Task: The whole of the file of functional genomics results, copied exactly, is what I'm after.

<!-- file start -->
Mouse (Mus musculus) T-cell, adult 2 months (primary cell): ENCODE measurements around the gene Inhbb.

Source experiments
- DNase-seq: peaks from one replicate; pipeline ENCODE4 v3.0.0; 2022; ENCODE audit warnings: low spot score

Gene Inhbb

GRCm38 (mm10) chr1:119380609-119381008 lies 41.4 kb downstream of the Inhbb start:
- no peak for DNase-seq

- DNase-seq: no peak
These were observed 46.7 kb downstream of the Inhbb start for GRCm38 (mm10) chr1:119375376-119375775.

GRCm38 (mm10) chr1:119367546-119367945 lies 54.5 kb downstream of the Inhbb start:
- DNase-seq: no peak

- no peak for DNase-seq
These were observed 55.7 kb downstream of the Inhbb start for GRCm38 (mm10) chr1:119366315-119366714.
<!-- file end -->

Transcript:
Mouse (Mus musculus) T-cell, adult 2 months (primary cell): ENCODE measurements around the gene Inhbb.

Source experiments
- DNase-seq: peaks from one replicate; pipeline ENCODE4 v3.0.0; 2022; ENCODE audit warnings: low spot score

Gene Inhbb

GRCm38 (mm10) chr1:119380609-119381008 lies 41.4 kb downstream of the Inhbb start:
- no peak for DNase-seq

- DNase-seq: no peak
These were observed 46.7 kb downstream of the Inhbb start for GRCm38 (mm10) chr1:119375376-119375775.

GRCm38 (mm10) chr1:119367546-119367945 lies 54.5 kb downstream of the Inhbb start:
- DNase-seq: no peak

- no peak for DNase-seq
These were observed 55.7 kb downstream of the Inhbb start for GRCm38 (mm10) chr1:119366315-119366714.